No matter how stellar your skills, small goofs on your cover letter or resume could keep you from even being considered for your dream job. Typos are obvious application-killers: According to a CareerBuilder survey, 58 percent of employers identified typos as one of the top resumes mistakes that would lead them to automatically dismiss a candidate. But even if you’re a pro with spell check, make one of these other common slip-ups and you can kiss any hope of an interview good-bye.

1. YOU DON'T FOLLOW EVERY. SINGLE. INSTRUCTION. 

“Copy your resume into the body of the email.” “Attach three examples of your work as PDFs.” “Include salary history for the last three jobs you have.” Yes, applying for some gigs can feel like jumping through hoops. But here’s the thing: Most hiring managers are sorting through so many applications that scrapping any applicant who didn't submit his or her materials in the right format is an easy way to cut the candidate pile in half. If you want to make sure you wind up in the stack that gets considered, follow application instructions to a T—even if they seem persnickety.

2. YOU SKIP THE WEIRD QUESTIONS.  

Does the hiring manager really need to know your hometown—or your favorite color? Probably not, but bizarre questions are becoming more common. “Some employers ask strange questions within the online application, mainly to weed out those candidates who don’t follow directions,” says Lisa Quast, author of Secrets of a Hiring Manager Turned Career Coach. Applications with a blank field may get discarded without even a glance. “So even if you’re asked to answer ‘What’s the capital city of Lesotho?’ do your research and fill in the blank with the correct answer.” (It’s Maseru, by the way.)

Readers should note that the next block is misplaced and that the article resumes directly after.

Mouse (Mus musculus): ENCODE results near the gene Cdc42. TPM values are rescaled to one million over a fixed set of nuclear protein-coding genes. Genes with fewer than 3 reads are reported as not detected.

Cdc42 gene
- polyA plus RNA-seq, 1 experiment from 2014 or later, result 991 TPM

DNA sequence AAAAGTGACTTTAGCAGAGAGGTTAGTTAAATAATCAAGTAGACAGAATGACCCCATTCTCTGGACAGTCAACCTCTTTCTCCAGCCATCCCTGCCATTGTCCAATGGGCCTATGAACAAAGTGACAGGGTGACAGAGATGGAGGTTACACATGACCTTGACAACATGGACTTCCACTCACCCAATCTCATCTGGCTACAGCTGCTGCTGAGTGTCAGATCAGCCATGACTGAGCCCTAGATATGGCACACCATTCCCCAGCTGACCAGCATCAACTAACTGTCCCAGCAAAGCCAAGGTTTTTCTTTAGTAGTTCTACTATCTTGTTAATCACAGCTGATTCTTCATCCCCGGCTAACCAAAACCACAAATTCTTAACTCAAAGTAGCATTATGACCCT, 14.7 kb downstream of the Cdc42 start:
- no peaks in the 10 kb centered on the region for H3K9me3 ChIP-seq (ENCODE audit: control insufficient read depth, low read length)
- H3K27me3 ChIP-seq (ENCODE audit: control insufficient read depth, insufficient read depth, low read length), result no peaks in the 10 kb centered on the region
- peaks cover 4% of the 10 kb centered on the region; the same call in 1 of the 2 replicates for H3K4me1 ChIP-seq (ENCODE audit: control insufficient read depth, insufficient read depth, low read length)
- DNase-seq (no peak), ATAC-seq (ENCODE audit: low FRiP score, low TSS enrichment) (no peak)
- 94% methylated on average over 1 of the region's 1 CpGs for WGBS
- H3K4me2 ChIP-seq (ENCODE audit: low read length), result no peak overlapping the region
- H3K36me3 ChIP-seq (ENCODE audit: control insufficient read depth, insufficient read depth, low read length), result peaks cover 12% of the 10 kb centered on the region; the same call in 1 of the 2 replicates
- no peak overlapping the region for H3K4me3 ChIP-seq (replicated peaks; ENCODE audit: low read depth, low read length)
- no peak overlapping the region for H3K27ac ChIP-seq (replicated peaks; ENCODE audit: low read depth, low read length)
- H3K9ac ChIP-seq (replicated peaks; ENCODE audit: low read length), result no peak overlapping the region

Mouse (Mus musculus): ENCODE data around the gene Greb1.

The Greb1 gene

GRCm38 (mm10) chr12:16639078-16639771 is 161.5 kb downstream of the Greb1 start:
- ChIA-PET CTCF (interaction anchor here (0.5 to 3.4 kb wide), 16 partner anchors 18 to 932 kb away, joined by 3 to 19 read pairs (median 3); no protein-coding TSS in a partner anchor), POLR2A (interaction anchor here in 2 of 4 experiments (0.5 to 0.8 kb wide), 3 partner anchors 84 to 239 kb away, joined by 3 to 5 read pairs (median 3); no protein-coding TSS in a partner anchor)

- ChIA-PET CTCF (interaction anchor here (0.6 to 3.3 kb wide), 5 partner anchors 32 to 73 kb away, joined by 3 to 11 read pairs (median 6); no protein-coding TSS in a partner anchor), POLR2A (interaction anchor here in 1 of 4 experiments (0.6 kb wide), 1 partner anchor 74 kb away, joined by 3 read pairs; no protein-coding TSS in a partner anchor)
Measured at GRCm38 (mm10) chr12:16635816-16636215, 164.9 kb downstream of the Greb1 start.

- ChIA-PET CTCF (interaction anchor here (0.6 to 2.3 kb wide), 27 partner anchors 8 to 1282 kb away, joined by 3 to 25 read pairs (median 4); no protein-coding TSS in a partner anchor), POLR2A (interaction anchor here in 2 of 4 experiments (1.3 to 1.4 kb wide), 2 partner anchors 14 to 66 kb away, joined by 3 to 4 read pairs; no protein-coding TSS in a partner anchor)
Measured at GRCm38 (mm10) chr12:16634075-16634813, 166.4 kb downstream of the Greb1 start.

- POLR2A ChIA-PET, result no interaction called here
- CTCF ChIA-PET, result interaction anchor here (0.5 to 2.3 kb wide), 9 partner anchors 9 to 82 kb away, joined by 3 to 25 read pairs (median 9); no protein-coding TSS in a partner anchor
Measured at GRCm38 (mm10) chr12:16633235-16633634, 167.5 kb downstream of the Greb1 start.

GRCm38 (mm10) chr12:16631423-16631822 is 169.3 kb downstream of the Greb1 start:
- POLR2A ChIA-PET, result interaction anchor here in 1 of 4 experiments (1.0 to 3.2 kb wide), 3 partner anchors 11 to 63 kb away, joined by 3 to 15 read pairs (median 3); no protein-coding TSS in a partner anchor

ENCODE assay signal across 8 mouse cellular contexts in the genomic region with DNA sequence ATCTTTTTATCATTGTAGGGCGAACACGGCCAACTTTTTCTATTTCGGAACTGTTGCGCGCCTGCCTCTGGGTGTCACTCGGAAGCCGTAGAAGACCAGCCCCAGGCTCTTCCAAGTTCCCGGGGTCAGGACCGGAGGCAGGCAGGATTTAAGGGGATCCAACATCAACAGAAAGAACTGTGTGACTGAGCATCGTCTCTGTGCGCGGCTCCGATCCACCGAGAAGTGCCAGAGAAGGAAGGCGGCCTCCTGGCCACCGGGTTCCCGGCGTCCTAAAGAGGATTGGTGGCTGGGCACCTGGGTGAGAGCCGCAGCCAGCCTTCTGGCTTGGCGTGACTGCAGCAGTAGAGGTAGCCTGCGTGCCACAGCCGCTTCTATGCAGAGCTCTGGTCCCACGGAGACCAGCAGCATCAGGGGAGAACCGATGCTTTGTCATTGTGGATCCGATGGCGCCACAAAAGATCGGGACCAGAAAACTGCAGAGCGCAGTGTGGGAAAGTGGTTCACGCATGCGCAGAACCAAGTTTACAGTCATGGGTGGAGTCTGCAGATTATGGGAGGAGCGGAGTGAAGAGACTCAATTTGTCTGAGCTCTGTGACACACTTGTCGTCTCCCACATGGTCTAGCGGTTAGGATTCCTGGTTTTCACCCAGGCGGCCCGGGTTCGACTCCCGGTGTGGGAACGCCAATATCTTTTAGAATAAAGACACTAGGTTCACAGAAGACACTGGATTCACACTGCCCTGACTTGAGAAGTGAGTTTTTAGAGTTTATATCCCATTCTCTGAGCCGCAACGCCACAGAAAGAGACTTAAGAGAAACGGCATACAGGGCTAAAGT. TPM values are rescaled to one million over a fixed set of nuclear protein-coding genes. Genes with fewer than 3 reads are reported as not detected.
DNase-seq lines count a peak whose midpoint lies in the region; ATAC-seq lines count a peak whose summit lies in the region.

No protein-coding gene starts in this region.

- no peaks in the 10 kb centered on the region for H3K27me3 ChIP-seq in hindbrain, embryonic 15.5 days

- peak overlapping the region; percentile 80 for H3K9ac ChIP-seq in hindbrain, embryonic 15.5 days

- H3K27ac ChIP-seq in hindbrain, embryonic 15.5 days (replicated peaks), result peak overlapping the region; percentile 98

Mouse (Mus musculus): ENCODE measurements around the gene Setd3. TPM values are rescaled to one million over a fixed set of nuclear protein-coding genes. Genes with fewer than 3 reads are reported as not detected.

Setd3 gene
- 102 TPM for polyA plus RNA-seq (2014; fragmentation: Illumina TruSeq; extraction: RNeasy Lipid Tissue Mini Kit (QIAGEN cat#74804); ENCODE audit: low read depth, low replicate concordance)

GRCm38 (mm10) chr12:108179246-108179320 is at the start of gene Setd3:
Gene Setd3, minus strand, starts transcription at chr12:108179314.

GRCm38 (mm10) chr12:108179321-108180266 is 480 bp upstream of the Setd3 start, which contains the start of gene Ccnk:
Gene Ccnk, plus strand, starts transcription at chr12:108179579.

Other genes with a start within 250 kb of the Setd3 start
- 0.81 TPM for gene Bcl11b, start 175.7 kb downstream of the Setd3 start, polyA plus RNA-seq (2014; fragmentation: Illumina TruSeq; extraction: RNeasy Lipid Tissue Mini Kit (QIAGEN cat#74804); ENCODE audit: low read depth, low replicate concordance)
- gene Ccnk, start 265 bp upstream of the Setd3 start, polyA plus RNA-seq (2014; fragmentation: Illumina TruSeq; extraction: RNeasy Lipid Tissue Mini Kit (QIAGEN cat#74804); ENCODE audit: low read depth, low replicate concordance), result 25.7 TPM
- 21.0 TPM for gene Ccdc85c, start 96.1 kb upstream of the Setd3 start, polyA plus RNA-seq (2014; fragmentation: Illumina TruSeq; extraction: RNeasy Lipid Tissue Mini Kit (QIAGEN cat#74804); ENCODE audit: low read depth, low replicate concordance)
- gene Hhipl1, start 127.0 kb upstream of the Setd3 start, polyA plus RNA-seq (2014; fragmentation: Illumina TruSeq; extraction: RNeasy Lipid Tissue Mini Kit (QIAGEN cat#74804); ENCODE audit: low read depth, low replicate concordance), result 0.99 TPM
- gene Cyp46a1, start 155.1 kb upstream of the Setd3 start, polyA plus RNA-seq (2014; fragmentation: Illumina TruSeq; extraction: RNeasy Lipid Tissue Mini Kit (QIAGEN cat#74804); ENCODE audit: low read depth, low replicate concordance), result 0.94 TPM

3. YOUR TENSES TIME TRAVEL.  

Spell check might save you from an embarrassing typo, but it won’t do anything to fix your sloppy grammar. The easiest goof to make: switching tenses, so half your resume bullet points are in the past tense (led a team, managed a project) and half are in the present tense (organize fund-raisers). It might seem like a small mistake, but to a hiring manager it can signal that you’re not careful—and might not be worthy of an interview. For the record: Descriptions of all past positions you've held should be in the past tense, while your current position's responsibilities can be in the present tense. 

4. YOU MENTION SALARY, EVEN THOUGH IT WASN'T ASKED FOR. 

If the application asks for your salary history or requirements, by all means include it. But stating how much you’d like to make in a cover letter or resume when the application doesn’t mention money is a huge faux pas, says career coach Lavie Margolin, author of Winning Answers to 500 Interview Questions. “It can make it appear that monetary gain is your primary concern, and it could hurt your chances of being called in for an interview,” he says.

5. YOU FORGOT IT'S 2016. 

Some resume and cover letter conventions come across as outdated, like using the salutation “Dear Sir or Madam,” stating that you’ll provide references upon request, or listing Microsoft Word as a skill. And in some industries, like tech or design, those stuffy flourishes can make you look even more out of touch. If you’re not sure what the norms are for your industry (do graphic designers have objective statements?), do some research or ask a few colleagues in your field to share insights.

6. YOU PASS UP THE OPTIONAL COVER LETTER.

The truth is, it’s not really optional. “If you really want to work for the employer, take the time to write a customized cover letter,” says Quast. “Explaining why they should consider you for the job can help you stand out from other candidates.” Especially those candidates who took the lazy path and punted on the cover letter.

She recommends including the cover letter as an attachment and copying it into the application field as well. An attachment might be easier for the hiring manager to print and read, but including it in the field helps ensure the database algorithms can catch any keywords you may have in your cover letter.

7. YOU RUSH THROUGH INFO THAT'S ALREADY IN YOUR RESUME. 

Think filling out those education and experience fields are a total waste of your time? You’re wrong. “Those sections populate into a database that then helps recruiters and hiring managers as they assess you against other candidates,” says Quast. Even if you’ve already uploaded a resume with the exact same info, take the time to copy and paste it into the application fields in order to better the odds that you get noticed.